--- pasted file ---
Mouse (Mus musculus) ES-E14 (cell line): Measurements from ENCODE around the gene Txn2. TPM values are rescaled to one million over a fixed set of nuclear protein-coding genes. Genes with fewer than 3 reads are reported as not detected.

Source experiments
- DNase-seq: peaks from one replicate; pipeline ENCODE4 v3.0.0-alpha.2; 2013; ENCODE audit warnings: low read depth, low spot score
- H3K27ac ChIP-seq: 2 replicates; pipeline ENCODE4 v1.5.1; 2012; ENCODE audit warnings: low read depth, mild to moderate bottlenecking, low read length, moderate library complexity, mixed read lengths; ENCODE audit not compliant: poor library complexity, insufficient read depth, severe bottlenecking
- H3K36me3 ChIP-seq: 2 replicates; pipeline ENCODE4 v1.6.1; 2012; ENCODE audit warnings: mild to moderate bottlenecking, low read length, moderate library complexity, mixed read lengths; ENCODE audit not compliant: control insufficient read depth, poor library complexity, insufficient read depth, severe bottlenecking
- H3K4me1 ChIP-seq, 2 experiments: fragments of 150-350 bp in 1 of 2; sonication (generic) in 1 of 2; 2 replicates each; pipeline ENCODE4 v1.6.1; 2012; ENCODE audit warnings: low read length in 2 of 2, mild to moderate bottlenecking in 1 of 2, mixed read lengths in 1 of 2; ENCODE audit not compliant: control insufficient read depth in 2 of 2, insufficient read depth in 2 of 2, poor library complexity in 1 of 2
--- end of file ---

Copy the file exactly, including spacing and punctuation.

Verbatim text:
Mouse (Mus musculus) ES-E14 (cell line): Measurements from ENCODE around the gene Txn2. TPM values are rescaled to one million over a fixed set of nuclear protein-coding genes. Genes with fewer than 3 reads are reported as not detected.

Source experiments
- DNase-seq: peaks from one replicate; pipeline ENCODE4 v3.0.0-alpha.2; 2013; ENCODE audit warnings: low read depth, low spot score
- H3K27ac ChIP-seq: 2 replicates; pipeline ENCODE4 v1.5.1; 2012; ENCODE audit warnings: low read depth, mild to moderate bottlenecking, low read length, moderate library complexity, mixed read lengths; ENCODE audit not compliant: poor library complexity, insufficient read depth, severe bottlenecking
- H3K36me3 ChIP-seq: 2 replicates; pipeline ENCODE4 v1.6.1; 2012; ENCODE audit warnings: mild to moderate bottlenecking, low read length, moderate library complexity, mixed read lengths; ENCODE audit not compliant: control insufficient read depth, poor library complexity, insufficient read depth, severe bottlenecking
- H3K4me1 ChIP-seq, 2 experiments: fragments of 150-350 bp in 1 of 2; sonication (generic) in 1 of 2; 2 replicates each; pipeline ENCODE4 v1.6.1; 2012; ENCODE audit warnings: low read length in 2 of 2, mild to moderate bottlenecking in 1 of 2, mixed read lengths in 1 of 2; ENCODE audit not compliant: control insufficient read depth in 2 of 2, insufficient read depth in 2 of 2, poor library complexity in 1 of 2